Checkers is a competition, and yes, debate can be, too. But what we are doing on these discussion boards is group discussion. I really don't think it should be a competition. It's true that having a position doesn't necessarily exclude an open mind, but my point is that i rarely if ever see evidence of it, on either side of the isle. And I'm not trying to pick a fight here, though I'm told I have a tendency to sound more serious than I mean to sound. ;)
bladerunner060
Posts: 7,126
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9/5/2014 6:40:42 PM
Posted: 2 years ago
At 9/5/2014 6:29:51 PM, Idealist1 wrote:
At 9/5/2014 5:50:28 PM, bladerunner060 wrote:
At 9/5/2014 5:43:14 PM, Idealist1 wrote:
At 9/5/2014 5:34:38 PM, bladerunner060 wrote:
At 9/5/2014 5:18:34 PM, Idealist1 wrote:
I see so many people on this forum who time and again tend to appear wholly bound to one side of the God argument, and everything it contains. Why doesn't anyone ever say something like "I find it terribly difficult to imagine a being with the physical features of the Christian God, but then I also find it hard to believe that people have no larger purpose"? Doesn't anyone else on here feel pushed and pulled by all of the "evidence" and reasoning, or are they just in it for the fight?

I have yet to see a compelling argument for the existence of any kind of higher power, nor have I seen a compelling argument for a "larger purpose". I'm certainly not opposed to either of these things in principle, it's just that, absent anything that I've found to be valid (with the recognition that I don't know everything), I have no more reason to say that sort of thing than I do to say (and forgive the flippancy) "Sure, i know lightning is electricity, but I find it hard to believe it JUST follows the path of least resistance".

On this site, most of us are in it "for the fight", most of us like to debate and argue--that's why we're here in the first place. So I don't think it's super surprising to see things shake out as they do.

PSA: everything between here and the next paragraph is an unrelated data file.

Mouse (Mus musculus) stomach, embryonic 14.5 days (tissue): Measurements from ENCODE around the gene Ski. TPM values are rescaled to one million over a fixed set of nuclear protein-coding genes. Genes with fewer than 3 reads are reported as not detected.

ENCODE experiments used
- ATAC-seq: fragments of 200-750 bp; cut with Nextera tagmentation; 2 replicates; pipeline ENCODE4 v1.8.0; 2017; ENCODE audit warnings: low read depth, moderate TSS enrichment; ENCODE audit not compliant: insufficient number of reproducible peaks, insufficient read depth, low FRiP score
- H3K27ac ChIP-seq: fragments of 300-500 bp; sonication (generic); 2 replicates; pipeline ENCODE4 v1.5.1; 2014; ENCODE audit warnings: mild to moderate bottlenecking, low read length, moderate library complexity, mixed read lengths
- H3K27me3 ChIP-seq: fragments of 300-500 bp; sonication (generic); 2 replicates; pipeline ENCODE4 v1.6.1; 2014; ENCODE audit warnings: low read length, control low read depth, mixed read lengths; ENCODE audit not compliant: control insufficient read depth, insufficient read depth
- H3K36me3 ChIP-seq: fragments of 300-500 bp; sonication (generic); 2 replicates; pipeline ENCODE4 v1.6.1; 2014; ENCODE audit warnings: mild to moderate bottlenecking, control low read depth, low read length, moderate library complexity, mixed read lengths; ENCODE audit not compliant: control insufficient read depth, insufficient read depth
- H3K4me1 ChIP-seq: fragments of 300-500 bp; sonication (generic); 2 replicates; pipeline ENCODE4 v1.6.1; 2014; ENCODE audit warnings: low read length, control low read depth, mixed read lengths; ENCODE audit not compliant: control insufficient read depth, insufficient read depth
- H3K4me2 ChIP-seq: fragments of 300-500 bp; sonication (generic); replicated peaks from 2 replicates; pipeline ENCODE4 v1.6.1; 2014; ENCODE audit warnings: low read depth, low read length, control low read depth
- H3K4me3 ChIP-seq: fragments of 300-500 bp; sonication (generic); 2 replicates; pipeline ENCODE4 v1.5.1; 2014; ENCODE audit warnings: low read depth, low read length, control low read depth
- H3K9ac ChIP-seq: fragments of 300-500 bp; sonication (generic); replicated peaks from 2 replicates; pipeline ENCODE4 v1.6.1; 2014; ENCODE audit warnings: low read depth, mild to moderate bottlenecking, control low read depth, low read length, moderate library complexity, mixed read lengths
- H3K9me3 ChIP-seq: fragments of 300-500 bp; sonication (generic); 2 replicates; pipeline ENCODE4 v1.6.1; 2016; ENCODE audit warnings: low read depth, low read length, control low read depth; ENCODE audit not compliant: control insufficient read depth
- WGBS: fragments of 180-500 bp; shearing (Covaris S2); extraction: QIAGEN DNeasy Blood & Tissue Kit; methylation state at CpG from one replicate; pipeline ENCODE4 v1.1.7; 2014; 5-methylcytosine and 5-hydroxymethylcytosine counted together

So when you see a news article like the recent one about an Afghani security guard giving his own life to save total strangers by hugging a suicide bomber to dampen the blast, it doesn't give you pause to wonder why a man would do such a thing?

To try to save lives? The motive seems pretty transparent, I'd think. I mean, don't get me wrong, I'm not diminishing such actions by any means, but...what more is necessary to explain why someone would do that?

You don't believe that people can be heroes or heroines?

That has nothing to do with what you were talking about, nor do I believe that.

That they only act as evolution has mindlessly programmed them to act? No offense, but that sounds like a pretty dire assessment of the nature of mankind.

I never said that, so....again, this is a strawmanning, and bothersome strawmanning at that.

It's not strawmanning. What you said seems to imply all the things I referred to in an obvious way. If there is nothing moral about sacrificing one's own existence to save that of another then it's just a mindless reaction,

That's completely nonsensical.

First, morality hasn't come up at all. Second, even if it wasn't an issue of morality (which it is) it could be an issue of preference--to assert that it's "just a mindless reaction" is nonsensical.

and therefore cannot be referred to as heroism. Name-calling doesn't change the point.

Again, you have made quite literally nonsensical arguments, here, that have nothing to do with your original question, or my response to it. I'm not "name-calling", I'm pointing out what you're doing. What you're doing is inserting things I never said in order to rebut THOSE things, rather than what I said. Which is, by definition, strawmanning.

That people are people, and that people can make choices based on the kind of people they are, has nothing to do with your original post, so this is really unfair of you, particularly ironic given your post's message.